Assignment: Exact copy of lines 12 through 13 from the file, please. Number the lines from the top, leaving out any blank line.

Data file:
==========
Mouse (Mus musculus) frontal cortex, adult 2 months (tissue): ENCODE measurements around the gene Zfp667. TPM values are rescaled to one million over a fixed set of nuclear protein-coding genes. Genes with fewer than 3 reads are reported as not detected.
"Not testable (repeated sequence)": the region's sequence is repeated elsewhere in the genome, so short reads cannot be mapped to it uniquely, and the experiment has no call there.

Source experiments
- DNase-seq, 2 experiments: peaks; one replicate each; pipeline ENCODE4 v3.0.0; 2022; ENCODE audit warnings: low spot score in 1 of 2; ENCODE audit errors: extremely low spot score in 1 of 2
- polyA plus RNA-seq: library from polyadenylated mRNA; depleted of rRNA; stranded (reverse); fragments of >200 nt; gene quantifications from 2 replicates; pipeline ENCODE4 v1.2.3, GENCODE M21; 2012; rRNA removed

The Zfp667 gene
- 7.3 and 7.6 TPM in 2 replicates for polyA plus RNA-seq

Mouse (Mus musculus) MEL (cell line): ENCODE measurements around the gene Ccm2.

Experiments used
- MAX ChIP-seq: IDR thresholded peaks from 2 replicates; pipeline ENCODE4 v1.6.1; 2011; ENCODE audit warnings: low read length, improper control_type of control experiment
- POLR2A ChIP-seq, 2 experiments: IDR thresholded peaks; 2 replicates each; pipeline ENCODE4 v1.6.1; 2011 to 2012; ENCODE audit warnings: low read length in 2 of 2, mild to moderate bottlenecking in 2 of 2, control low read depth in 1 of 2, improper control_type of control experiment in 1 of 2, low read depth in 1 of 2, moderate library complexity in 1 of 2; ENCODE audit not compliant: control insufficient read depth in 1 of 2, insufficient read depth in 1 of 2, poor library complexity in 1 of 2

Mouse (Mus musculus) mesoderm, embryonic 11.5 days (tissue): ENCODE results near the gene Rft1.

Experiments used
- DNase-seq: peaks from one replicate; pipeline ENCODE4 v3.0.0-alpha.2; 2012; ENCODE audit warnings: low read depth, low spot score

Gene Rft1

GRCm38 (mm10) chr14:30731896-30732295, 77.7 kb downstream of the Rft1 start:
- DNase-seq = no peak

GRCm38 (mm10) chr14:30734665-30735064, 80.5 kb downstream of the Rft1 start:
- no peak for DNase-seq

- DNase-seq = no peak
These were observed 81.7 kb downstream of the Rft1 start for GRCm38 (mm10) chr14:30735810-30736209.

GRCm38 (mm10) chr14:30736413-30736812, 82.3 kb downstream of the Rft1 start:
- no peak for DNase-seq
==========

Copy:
Mouse (Mus musculus) mesoderm, embryonic 11.5 days (tissue): ENCODE results near the gene Rft1.

Experiments used